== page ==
You’ve heard it — a lot. Over the next 20 years, an entire generation of baby boomers will retire, creating an exodus of knowledge and skills that will increase competition for young talent. The flip side of that statement is less gloomy: That exodus will reward early adopters of Web 2.0 technologies. The question in government information technology circles is, “Can Uncle Sam be one of the winners?” Maybe.
In the United States, this demographic shift will see more than 60,000 civil-service employees retire annually between 2007 and 2012. The Defense Department, for example, is set to lose 20 percent of its workforce over the next five years. Many of these people hold executive, managerial or key administrative positions. Replacing experienced leaders will be nearly impossible, but capturing their knowledge using new Web 2.0 technologies is not only possible but also mission critical. Indeed, if ever there was an imperative for embracing new technologies in the federal workplace, this is it.
A Whole New Net
Second-generation Web technologies, such as blogs, wikis and social networking, can democratize the ability of ordinary users to create and distribute content on the Internet. User-generated sites, such as Facebook, YouTube and Wikipedia, epitomize the participatory and collaborative nature of Web 2.0.
But it’s not retirement that’s driving the adoption of these technologies; rather, it’s the arrival of a new generation of digital natives. The Net Generation, or N-Gen, is the first group of young people to be immersed in an interactive, hyperstimulating digital environment since birth. The N-Gen’s lifelong exposure to digital technologies has given rise to generational attributes that distinguish its members from previous generations.
Recruiting and retaining N-Geners, however, will require public-sector organizations to counter an alarming trend: Just when government most needs an infusion of fresh-thinking talent, there’s growing disinterest in public administration as a profession among young people.
The stereotypical image of agencies as rigid, repetitive and hierarchically managed work environments must change if the government wishes to remain competitive in the battle for talent. All too often, young employees arrive in the public-sector workplace to discover that many of the applications and devices they are accustomed to using in their personal lives are not available to them professionally.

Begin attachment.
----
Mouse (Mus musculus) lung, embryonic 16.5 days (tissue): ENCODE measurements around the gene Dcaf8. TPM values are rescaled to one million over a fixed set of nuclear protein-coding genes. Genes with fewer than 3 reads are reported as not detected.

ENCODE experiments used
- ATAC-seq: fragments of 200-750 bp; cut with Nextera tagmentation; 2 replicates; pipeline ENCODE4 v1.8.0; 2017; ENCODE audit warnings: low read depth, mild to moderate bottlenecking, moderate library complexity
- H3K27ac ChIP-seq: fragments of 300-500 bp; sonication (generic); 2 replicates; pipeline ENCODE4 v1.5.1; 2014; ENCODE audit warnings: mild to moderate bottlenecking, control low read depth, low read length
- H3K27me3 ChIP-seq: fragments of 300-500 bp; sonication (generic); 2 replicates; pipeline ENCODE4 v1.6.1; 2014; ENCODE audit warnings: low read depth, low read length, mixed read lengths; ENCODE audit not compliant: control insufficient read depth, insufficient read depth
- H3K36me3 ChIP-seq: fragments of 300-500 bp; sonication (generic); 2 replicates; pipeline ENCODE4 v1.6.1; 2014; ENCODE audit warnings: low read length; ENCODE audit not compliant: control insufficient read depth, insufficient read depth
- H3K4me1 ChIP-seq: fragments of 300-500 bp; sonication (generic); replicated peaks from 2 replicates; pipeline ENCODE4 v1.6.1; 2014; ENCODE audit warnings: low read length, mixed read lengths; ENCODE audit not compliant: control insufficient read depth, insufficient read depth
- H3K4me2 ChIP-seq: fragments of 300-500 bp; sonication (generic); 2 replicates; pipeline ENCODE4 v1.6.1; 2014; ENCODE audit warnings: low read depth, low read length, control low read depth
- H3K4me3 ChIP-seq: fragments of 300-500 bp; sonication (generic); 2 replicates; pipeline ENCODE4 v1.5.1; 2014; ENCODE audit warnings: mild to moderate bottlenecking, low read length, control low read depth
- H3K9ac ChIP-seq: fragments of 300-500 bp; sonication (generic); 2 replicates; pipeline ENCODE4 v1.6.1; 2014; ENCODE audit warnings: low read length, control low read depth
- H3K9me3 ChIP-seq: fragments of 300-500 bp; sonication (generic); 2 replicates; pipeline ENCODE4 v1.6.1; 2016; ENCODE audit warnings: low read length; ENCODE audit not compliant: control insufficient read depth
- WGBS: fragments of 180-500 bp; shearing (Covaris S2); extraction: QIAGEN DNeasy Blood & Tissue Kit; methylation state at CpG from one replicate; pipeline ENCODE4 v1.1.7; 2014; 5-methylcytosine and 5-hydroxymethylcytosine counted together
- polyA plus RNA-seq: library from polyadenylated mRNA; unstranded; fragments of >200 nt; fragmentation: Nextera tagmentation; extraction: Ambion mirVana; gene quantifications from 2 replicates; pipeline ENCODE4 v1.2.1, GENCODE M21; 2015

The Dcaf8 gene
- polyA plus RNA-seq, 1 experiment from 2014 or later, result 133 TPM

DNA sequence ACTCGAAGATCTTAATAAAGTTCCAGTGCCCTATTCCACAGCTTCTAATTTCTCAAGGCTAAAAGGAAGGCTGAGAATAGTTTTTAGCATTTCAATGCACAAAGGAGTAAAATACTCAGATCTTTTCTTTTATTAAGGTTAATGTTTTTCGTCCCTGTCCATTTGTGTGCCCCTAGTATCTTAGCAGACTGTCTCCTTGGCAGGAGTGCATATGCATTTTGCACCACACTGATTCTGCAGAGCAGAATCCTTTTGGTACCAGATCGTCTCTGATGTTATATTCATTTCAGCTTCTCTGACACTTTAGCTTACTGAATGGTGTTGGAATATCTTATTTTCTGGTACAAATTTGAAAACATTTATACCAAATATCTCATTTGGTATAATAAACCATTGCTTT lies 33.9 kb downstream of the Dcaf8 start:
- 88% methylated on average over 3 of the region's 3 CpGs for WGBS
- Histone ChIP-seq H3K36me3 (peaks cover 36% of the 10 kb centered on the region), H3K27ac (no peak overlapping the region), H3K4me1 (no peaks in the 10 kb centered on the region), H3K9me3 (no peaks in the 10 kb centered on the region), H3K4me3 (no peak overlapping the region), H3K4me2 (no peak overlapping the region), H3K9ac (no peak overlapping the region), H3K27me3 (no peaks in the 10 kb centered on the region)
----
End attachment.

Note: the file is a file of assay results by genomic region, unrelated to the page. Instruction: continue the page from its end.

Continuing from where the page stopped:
Drawing on their experience on sites such as Facebook and YouTube, young government professionals have organized ad hoc communities using blogs, wikis and social-networking tools to transcend organizational boundaries. More often than not, senior managers put the kibosh on such enterprising, under-the-radar efforts, citing concerns about data security or legal constraints. Truth be told, there is considerable trepidation among middle managers in particular, who worry that Web 2.0 could flatten workplace hierarchies in the same way that consumer-empowering technologies are democratizing entire industries, such as media, entertainment and software.
Even so, some agencies have seen past these constraints and are demonstrating how Web technologies can promote knowledge sharing, better communication, increased collegiality and cross-departmental collaboration. At the State Department, Diplopedia provides a living repository of organizational knowledge and lets Foreign Service officers share vital information with colleagues worldwide. Similarly, the Office of the Director of National Intelligence created Intellipedia, a wikified (but highly secure) portal, to promote intelligence gathering and sharing across intelligence agencies. State and intelligence officials note that these technologies help build bridges between the incoming generation of young employees and their senior peers.
Contrary to popular opinion, wikis, blogs and other Web 2.0 technologies don’t let employees run wild, and they needn’t constitute a risk if efforts are made to properly secure and support them. They provide a vital platform for innovation, collaboration and problem solving in the public sector and are part and parcel of 21st-century work environments. Migrating to such an environment can create apprehension, but the need to compete for talent, create efficiencies and increase the value that government delivers to citizens makes that migration necessary — and urgent.